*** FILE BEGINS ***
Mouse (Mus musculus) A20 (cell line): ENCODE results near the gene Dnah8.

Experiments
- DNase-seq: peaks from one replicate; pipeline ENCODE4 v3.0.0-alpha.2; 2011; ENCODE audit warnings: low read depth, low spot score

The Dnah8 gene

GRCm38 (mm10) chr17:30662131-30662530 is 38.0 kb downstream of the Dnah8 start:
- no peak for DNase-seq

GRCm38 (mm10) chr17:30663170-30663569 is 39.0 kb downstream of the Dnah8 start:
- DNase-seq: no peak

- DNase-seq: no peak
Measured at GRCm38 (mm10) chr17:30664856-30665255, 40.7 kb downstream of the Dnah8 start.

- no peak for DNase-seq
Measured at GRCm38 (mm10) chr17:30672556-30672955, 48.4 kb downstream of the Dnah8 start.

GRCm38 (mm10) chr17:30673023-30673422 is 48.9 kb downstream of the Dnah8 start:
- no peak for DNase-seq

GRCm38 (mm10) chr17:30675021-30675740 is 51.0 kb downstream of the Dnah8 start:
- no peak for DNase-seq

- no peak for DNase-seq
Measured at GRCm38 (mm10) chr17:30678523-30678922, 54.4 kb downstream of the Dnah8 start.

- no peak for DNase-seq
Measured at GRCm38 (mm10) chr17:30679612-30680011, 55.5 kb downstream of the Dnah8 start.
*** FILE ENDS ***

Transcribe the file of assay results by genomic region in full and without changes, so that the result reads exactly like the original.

Mouse (Mus musculus) A20 (cell line): ENCODE results near the gene Dnah8.

Experiments
- DNase-seq: peaks from one replicate; pipeline ENCODE4 v3.0.0-alpha.2; 2011; ENCODE audit warnings: low read depth, low spot score

The Dnah8 gene

GRCm38 (mm10) chr17:30662131-30662530 is 38.0 kb downstream of the Dnah8 start:
- no peak for DNase-seq

GRCm38 (mm10) chr17:30663170-30663569 is 39.0 kb downstream of the Dnah8 start:
- DNase-seq: no peak

- DNase-seq: no peak
Measured at GRCm38 (mm10) chr17:30664856-30665255, 40.7 kb downstream of the Dnah8 start.

- no peak for DNase-seq
Measured at GRCm38 (mm10) chr17:30672556-30672955, 48.4 kb downstream of the Dnah8 start.

GRCm38 (mm10) chr17:30673023-30673422 is 48.9 kb downstream of the Dnah8 start:
- no peak for DNase-seq

GRCm38 (mm10) chr17:30675021-30675740 is 51.0 kb downstream of the Dnah8 start:
- no peak for DNase-seq

- no peak for DNase-seq
Measured at GRCm38 (mm10) chr17:30678523-30678922, 54.4 kb downstream of the Dnah8 start.

- no peak for DNase-seq
Measured at GRCm38 (mm10) chr17:30679612-30680011, 55.5 kb downstream of the Dnah8 start.